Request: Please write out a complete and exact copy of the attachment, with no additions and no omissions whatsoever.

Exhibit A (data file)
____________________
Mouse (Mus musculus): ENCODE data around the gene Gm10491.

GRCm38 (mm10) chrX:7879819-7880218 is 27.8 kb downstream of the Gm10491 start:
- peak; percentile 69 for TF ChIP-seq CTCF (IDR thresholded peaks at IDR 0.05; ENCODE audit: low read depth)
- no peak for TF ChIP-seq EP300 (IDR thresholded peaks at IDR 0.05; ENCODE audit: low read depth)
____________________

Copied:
Mouse (Mus musculus): ENCODE data around the gene Gm10491.

GRCm38 (mm10) chrX:7879819-7880218 is 27.8 kb downstream of the Gm10491 start:
- peak; percentile 69 for TF ChIP-seq CTCF (IDR thresholded peaks at IDR 0.05; ENCODE audit: low read depth)
- no peak for TF ChIP-seq EP300 (IDR thresholded peaks at IDR 0.05; ENCODE audit: low read depth)